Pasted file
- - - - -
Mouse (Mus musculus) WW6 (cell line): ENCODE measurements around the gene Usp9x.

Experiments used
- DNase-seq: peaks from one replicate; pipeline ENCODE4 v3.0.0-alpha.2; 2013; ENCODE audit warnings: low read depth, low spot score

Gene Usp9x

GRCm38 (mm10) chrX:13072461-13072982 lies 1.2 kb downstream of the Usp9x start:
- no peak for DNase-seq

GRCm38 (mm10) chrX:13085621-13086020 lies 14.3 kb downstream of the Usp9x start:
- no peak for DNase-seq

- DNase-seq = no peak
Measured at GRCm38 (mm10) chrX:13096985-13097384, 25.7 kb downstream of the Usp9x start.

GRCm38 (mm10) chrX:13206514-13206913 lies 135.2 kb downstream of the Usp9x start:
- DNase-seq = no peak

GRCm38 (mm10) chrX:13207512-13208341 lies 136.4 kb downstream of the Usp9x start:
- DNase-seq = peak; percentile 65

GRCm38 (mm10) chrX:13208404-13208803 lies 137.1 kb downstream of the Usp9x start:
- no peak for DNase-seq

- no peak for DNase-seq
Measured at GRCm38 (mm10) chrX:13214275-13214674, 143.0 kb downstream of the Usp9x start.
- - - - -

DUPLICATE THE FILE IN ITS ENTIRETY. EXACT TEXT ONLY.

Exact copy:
Mouse (Mus musculus) WW6 (cell line): ENCODE measurements around the gene Usp9x.

Experiments used
- DNase-seq: peaks from one replicate; pipeline ENCODE4 v3.0.0-alpha.2; 2013; ENCODE audit warnings: low read depth, low spot score

Gene Usp9x

GRCm38 (mm10) chrX:13072461-13072982 lies 1.2 kb downstream of the Usp9x start:
- no peak for DNase-seq

GRCm38 (mm10) chrX:13085621-13086020 lies 14.3 kb downstream of the Usp9x start:
- no peak for DNase-seq

- DNase-seq = no peak
Measured at GRCm38 (mm10) chrX:13096985-13097384, 25.7 kb downstream of the Usp9x start.

GRCm38 (mm10) chrX:13206514-13206913 lies 135.2 kb downstream of the Usp9x start:
- DNase-seq = no peak

GRCm38 (mm10) chrX:13207512-13208341 lies 136.4 kb downstream of the Usp9x start:
- DNase-seq = peak; percentile 65

GRCm38 (mm10) chrX:13208404-13208803 lies 137.1 kb downstream of the Usp9x start:
- no peak for DNase-seq

- no peak for DNase-seq
Measured at GRCm38 (mm10) chrX:13214275-13214674, 143.0 kb downstream of the Usp9x start.